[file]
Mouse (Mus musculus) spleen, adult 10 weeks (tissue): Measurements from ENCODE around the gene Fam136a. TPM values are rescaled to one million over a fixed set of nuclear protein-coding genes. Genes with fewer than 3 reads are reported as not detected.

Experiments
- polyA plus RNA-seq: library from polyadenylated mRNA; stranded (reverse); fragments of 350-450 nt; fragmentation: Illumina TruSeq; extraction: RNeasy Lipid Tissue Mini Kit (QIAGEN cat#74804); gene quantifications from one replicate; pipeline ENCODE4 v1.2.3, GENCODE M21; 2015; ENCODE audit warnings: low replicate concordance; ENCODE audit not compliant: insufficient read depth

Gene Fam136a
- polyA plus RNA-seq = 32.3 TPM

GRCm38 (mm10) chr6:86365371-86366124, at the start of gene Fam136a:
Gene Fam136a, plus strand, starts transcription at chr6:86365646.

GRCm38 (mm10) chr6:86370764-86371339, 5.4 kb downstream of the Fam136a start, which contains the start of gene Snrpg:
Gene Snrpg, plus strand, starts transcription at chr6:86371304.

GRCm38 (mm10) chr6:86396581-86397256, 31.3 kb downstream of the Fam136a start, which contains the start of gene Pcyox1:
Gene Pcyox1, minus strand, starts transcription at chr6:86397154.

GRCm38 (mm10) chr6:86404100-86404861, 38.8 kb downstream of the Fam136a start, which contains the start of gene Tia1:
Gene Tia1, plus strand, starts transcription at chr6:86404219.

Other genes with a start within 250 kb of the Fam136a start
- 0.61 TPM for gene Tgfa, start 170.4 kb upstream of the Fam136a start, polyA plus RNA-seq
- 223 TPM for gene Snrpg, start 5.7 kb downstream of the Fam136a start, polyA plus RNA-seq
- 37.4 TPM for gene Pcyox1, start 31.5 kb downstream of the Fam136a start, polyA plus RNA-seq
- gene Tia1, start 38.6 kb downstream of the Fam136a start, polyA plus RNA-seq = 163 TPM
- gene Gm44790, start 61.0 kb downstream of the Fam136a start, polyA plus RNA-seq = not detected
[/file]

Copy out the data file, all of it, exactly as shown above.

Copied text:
Mouse (Mus musculus) spleen, adult 10 weeks (tissue): Measurements from ENCODE around the gene Fam136a. TPM values are rescaled to one million over a fixed set of nuclear protein-coding genes. Genes with fewer than 3 reads are reported as not detected.

Experiments
- polyA plus RNA-seq: library from polyadenylated mRNA; stranded (reverse); fragments of 350-450 nt; fragmentation: Illumina TruSeq; extraction: RNeasy Lipid Tissue Mini Kit (QIAGEN cat#74804); gene quantifications from one replicate; pipeline ENCODE4 v1.2.3, GENCODE M21; 2015; ENCODE audit warnings: low replicate concordance; ENCODE audit not compliant: insufficient read depth

Gene Fam136a
- polyA plus RNA-seq = 32.3 TPM

GRCm38 (mm10) chr6:86365371-86366124, at the start of gene Fam136a:
Gene Fam136a, plus strand, starts transcription at chr6:86365646.

GRCm38 (mm10) chr6:86370764-86371339, 5.4 kb downstream of the Fam136a start, which contains the start of gene Snrpg:
Gene Snrpg, plus strand, starts transcription at chr6:86371304.

GRCm38 (mm10) chr6:86396581-86397256, 31.3 kb downstream of the Fam136a start, which contains the start of gene Pcyox1:
Gene Pcyox1, minus strand, starts transcription at chr6:86397154.

GRCm38 (mm10) chr6:86404100-86404861, 38.8 kb downstream of the Fam136a start, which contains the start of gene Tia1:
Gene Tia1, plus strand, starts transcription at chr6:86404219.

Other genes with a start within 250 kb of the Fam136a start
- 0.61 TPM for gene Tgfa, start 170.4 kb upstream of the Fam136a start, polyA plus RNA-seq
- 223 TPM for gene Snrpg, start 5.7 kb downstream of the Fam136a start, polyA plus RNA-seq
- 37.4 TPM for gene Pcyox1, start 31.5 kb downstream of the Fam136a start, polyA plus RNA-seq
- gene Tia1, start 38.6 kb downstream of the Fam136a start, polyA plus RNA-seq = 163 TPM
- gene Gm44790, start 61.0 kb downstream of the Fam136a start, polyA plus RNA-seq = not detected